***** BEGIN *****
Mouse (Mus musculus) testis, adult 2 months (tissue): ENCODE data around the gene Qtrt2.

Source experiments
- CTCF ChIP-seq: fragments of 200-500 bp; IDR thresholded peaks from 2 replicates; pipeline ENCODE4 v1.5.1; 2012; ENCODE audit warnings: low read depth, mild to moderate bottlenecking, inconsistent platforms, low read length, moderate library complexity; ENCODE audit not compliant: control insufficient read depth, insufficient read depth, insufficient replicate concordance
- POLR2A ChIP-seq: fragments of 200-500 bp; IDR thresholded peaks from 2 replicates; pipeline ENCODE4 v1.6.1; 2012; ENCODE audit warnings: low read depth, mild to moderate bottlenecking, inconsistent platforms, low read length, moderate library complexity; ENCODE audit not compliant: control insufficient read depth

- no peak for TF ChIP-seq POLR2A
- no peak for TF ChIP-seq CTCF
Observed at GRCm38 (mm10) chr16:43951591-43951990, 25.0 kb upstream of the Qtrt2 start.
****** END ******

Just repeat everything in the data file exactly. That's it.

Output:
Mouse (Mus musculus) testis, adult 2 months (tissue): ENCODE data around the gene Qtrt2.

Source experiments
- CTCF ChIP-seq: fragments of 200-500 bp; IDR thresholded peaks from 2 replicates; pipeline ENCODE4 v1.5.1; 2012; ENCODE audit warnings: low read depth, mild to moderate bottlenecking, inconsistent platforms, low read length, moderate library complexity; ENCODE audit not compliant: control insufficient read depth, insufficient read depth, insufficient replicate concordance
- POLR2A ChIP-seq: fragments of 200-500 bp; IDR thresholded peaks from 2 replicates; pipeline ENCODE4 v1.6.1; 2012; ENCODE audit warnings: low read depth, mild to moderate bottlenecking, inconsistent platforms, low read length, moderate library complexity; ENCODE audit not compliant: control insufficient read depth

- no peak for TF ChIP-seq POLR2A
- no peak for TF ChIP-seq CTCF
Observed at GRCm38 (mm10) chr16:43951591-43951990, 25.0 kb upstream of the Qtrt2 start.